On Sept. 18, Jackson said they were on a fishhook-like peninsula and pinned down by fire when his superiors asked him if he could get to a particular trench line. They said if he could do it, he could eliminate the enemy bunkers that were pinning them down.

Jackson replied with what any private first class would likely say – that he would try. So, he loaded himself up with grenades and ammunition for his rifle, then took off. Jackson said many of his comrades were hit by fire as he ran, but he wasn’t.

“I was just unbelievably lucky that day,” Jackson said.

Several uniformed service members lie or sit on a beachhead.

As he reached one enemy bunker, he heard the enemy talking, so he tossed a phosphorous grenade inside.

“The smoke just poured out of that bunker entrance,” he said. “That gave me lots of cover.”

Jackson continued to defy heavy enemy barrages, charging a large pillbox that had about 35 enemy soldiers inside. He poured automatic fire into the opening of the bunker to trap the occupying troops. When Jackson realized he would need help eliminating them, his squad leader made his way forward with a load of plastic explosives. Medal of Honor Monday

Jackson said he stuffed about 40 pounds of explosives into the opening in the bunker.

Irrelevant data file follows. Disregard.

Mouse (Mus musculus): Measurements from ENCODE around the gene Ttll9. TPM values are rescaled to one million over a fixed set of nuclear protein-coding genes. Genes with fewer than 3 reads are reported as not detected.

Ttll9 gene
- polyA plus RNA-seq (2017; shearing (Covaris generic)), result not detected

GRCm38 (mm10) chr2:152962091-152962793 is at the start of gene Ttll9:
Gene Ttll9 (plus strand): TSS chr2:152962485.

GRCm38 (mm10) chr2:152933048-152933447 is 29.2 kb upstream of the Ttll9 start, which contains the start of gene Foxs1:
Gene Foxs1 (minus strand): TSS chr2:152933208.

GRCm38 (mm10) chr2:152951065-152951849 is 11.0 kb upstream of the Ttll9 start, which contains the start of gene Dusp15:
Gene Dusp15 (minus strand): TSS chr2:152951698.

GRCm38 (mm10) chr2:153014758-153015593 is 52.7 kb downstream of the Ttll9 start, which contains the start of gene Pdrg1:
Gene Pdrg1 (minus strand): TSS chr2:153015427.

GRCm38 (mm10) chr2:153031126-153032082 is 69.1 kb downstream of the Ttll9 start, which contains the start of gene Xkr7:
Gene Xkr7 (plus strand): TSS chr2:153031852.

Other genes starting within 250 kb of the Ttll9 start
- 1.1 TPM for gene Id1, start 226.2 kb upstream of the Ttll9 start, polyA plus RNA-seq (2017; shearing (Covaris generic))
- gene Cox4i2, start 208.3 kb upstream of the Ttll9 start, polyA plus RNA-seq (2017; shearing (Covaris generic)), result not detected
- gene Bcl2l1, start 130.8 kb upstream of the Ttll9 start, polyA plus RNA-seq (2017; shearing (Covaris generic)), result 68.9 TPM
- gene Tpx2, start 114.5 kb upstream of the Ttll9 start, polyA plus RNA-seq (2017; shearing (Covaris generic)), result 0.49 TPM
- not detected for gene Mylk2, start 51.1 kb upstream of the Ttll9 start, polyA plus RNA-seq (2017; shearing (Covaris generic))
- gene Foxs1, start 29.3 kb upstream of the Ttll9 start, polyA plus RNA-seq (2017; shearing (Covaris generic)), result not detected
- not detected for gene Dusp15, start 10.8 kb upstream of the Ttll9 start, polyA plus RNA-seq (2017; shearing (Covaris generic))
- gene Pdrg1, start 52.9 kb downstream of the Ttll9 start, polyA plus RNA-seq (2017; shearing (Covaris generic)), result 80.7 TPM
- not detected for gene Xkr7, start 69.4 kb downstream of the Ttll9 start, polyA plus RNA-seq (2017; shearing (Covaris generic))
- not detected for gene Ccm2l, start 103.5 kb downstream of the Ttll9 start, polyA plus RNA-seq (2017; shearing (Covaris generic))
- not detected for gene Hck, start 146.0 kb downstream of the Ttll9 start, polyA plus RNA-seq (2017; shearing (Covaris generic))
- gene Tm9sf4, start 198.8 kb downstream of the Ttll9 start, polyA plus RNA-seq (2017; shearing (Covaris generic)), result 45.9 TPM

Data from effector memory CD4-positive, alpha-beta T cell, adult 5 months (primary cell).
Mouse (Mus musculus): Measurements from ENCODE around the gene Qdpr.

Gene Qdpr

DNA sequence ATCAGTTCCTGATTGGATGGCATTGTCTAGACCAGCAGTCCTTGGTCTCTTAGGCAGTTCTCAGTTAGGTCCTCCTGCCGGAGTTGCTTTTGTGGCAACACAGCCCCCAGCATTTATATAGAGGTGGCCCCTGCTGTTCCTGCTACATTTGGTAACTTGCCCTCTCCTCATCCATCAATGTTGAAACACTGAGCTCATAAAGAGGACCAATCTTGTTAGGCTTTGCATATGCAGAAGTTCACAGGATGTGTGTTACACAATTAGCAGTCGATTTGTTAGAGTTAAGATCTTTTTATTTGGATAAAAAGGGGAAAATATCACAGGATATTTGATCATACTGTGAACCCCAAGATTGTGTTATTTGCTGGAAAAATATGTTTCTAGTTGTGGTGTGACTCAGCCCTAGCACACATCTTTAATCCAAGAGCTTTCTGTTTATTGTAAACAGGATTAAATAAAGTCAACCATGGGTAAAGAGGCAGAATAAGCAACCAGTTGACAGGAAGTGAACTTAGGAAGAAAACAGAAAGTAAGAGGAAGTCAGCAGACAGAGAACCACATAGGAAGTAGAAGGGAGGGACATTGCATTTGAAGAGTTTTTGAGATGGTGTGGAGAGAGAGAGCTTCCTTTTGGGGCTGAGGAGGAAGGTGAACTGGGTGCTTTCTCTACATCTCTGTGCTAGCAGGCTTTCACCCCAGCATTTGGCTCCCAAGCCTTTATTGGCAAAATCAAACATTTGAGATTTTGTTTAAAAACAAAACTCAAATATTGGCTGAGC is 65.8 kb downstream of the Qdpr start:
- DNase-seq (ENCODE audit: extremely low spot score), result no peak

“I had about a 30-second time fuse — just a small piece of time fuse — and a striker. I just set that thing on fire, and then I took off running,” Jackson remembered. “And just about the time I dove into a [bomb crater] and covered myself up in the fetal position, logs, stones, earth — honest to God, it was an unbelievable amount of stuff that went up 40, 50, 60 foot.”

“I thought, ‘Boy, I’m going to be done in by my own stupidity,'” he continued. “But when the dust all settled, there was no more bunker.”

All of the enemy soldiers inside had died. Jackson shook himself off and continued to advance alone, employing similar tactics on other smaller hostile emplacements. He was determined to crush the entire pocket of resistance despite the intense enemy fire.

“I still had ammo left, and I just figured I’d better get to as many of these [bunkers] as I can,” he said.

Service members crouch down to work a machine gun beside a pile of rocks.

According to his Medal of Honor citation, “he stormed one gun position after another, dealing death and destruction to the savagely fighting enemy in his inexorable drive against the remaining defenses.”

“To this day, I don’t understand why they didn’t vacate some of those positions and come after me,” Jackson recalled. “They must have thought I was more than one person doing this.”

In total, officials said Jackson succeeded in wiping out 12 pillboxes and 50 Japanese soldiers. His one-man assault was a major contribution to the complete annihilation of the enemy in the southern sector of the island.